What happens if we do not Make a WILL?

Simple, CHAOS!!!

First and foremost, if an individual dies without preparing a WILL, his/her wealth is distributed as per the “Laws of Succession” in India. There are dozens of government rules (As per the law) on how wealth must be distributed among the family members. The laws of inheritance and succession are complicated and diverse in nature and more importantly are different for Hindus and Muslims. Unless lawyers are involved, there is no amicable way of settling the situation.

Second of all, think of the inconvenience this will cause to your family members. In the worst case scenario, one of your family members could sue the others for incorrect distribution of wealth and kick start legal proceedings using a Lawyer. Imagine the chaos this will create. All your family members will be at the mercy of lawyers. Not to forget the time, energy and money that will be wasted for them to go through the Indian legal system.

To summarize, if you spend some time and write up a WILL, you can save your survivors a lot and I really mean a lot of headache.

Creating a WILL

A will has several parts and all of them have to be duly completed in order to create a complete and valid will. Actually speaking, there is no standard legal format for WILL’s that are created by individuals themselves. However, there is a template which has been used widely. It is simple, logical and mostly common-sense. It will contain the following:

Section 1: Declaration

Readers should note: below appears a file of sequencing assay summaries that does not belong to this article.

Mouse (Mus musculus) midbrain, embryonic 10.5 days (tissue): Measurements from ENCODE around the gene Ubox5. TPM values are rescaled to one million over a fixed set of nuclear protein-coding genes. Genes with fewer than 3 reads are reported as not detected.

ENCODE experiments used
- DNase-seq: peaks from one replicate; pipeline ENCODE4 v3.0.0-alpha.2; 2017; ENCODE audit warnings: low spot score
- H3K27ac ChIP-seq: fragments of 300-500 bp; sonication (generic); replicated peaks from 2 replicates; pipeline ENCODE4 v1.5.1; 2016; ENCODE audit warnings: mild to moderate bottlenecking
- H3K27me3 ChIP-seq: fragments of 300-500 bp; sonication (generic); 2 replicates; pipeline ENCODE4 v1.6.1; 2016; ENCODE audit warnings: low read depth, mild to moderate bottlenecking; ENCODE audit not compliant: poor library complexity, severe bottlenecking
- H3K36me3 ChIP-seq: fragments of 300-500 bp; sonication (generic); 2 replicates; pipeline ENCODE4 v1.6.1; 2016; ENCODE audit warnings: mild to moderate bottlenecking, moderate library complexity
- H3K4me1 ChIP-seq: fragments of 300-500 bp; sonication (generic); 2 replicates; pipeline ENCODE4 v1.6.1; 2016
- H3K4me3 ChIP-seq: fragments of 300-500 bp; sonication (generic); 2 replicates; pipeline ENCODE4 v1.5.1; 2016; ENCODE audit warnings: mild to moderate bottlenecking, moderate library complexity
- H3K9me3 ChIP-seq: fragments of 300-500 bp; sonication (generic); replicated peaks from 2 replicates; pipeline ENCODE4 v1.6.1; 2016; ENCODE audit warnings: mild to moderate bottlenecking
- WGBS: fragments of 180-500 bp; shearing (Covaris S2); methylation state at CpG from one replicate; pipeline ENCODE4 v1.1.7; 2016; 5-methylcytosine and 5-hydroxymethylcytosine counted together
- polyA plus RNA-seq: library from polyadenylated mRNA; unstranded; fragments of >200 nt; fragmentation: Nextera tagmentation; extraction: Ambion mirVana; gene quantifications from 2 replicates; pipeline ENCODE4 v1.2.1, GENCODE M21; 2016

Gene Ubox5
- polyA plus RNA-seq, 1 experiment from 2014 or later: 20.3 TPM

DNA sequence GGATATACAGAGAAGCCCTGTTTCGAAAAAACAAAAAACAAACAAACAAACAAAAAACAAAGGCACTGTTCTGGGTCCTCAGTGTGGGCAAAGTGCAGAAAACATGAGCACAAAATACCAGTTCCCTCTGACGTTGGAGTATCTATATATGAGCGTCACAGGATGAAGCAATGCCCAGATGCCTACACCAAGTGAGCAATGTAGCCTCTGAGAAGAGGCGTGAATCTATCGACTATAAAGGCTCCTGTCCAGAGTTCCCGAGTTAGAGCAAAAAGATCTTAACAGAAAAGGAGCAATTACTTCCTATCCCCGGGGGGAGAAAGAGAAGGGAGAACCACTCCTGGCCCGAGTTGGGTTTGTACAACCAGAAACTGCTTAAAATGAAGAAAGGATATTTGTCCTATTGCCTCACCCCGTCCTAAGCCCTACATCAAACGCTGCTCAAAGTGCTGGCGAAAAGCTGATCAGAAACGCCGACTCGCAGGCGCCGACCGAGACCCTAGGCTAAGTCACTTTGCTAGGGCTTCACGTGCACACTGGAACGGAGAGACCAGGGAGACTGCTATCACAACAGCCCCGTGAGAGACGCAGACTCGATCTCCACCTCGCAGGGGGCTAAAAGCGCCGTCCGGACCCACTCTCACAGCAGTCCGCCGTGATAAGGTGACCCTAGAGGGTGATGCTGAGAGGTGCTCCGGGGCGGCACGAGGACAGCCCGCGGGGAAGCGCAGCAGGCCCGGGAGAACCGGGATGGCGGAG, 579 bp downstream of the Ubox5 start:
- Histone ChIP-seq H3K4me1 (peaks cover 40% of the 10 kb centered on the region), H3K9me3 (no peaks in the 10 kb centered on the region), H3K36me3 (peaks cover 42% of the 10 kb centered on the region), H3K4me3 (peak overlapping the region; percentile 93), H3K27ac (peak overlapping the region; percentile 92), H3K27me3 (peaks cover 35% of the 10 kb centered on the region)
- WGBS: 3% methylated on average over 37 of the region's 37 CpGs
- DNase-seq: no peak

This will be the first section of your WILL. Here you write down your details like name, age, address etc. and then mention that you are making this will in your full senses and free from any sort of external influence.

Section 2: Details of Assets

The next section should contain the list of all your assets like your house, any land, bank accounts and the amounts in it, investments, shares, mutual funds, jewelry, etc and etc. We must also mention the location where the documentary proof like original land documents, bank receipts/pass book etc are stored by you. In fact, your WILL too must be kept safely preferably in the same safety deposit box along with all other valuable documents.

Make sure that you personally share details like the Bank Manager’s name, how to contact him and gain access to the safe deposit box in case of your demise to the Executor of your WILL. Also, make sure that you introduce the Executor to the Bank so that they know who it is and allow him access to your property after your time.

Section 3: Details of Sharing

Now, we are talking business, this is the section that outlines the most important aspect of the WILL.

“Who Gets What”

A point to note here is that, if the person to whom you are leaving some wealth is a minor, say your grand child, make sure you appoint a custodian for the assets until the individual you have selected reaches adulthood (18 years). Should I even mention here that the custodian must be a trustworthy and reliable individual who really cares about the welfare of the minor under consideration here?

Section 4: Sign the WILL


So now, we are the last step. Once we have completed writing our will, the next step is to Sign the WILL in the presence of at least two witnesses. These witnesses will have to sign the will after you sign it, certifying the fact that you signed the will in their presence.